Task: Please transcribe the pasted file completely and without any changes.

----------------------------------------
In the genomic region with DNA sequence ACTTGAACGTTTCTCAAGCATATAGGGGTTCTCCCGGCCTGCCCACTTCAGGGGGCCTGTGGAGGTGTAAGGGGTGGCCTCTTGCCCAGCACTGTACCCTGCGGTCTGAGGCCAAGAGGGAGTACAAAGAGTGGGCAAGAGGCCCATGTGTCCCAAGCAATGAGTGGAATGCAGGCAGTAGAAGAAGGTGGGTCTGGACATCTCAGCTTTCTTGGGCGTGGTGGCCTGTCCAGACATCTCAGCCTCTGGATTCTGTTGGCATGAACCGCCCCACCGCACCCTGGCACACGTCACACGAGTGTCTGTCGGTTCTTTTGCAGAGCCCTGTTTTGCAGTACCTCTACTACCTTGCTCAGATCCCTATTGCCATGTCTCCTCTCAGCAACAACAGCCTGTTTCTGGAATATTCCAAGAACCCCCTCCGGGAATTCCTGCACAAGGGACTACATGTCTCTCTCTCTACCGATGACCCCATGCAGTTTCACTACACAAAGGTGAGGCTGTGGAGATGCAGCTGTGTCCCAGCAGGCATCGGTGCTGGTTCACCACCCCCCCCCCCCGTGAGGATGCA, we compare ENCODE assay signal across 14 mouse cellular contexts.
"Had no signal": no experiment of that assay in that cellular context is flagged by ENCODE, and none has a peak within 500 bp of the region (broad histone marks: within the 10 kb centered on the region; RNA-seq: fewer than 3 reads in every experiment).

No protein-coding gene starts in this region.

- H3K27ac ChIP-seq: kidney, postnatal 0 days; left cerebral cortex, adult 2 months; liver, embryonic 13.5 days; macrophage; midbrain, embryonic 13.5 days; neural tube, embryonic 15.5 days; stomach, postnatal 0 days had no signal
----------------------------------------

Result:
In the genomic region with DNA sequence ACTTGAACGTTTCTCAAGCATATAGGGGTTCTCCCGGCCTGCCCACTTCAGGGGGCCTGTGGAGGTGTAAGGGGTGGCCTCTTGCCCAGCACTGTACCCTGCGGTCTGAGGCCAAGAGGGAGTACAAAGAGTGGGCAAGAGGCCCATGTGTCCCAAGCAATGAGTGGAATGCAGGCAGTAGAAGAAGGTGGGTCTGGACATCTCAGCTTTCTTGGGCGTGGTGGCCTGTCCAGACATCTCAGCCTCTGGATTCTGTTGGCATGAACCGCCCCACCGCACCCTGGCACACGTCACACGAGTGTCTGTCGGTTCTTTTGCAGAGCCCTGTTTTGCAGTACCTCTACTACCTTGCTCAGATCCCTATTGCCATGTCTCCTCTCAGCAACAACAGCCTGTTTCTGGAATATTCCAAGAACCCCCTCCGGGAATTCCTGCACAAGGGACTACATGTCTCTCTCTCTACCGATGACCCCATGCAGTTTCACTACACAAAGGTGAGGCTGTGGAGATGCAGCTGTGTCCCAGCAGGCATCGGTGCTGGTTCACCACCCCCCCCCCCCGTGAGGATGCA, we compare ENCODE assay signal across 14 mouse cellular contexts.
"Had no signal": no experiment of that assay in that cellular context is flagged by ENCODE, and none has a peak within 500 bp of the region (broad histone marks: within the 10 kb centered on the region; RNA-seq: fewer than 3 reads in every experiment).

No protein-coding gene starts in this region.

- H3K27ac ChIP-seq: kidney, postnatal 0 days; left cerebral cortex, adult 2 months; liver, embryonic 13.5 days; macrophage; midbrain, embryonic 13.5 days; neural tube, embryonic 15.5 days; stomach, postnatal 0 days had no signal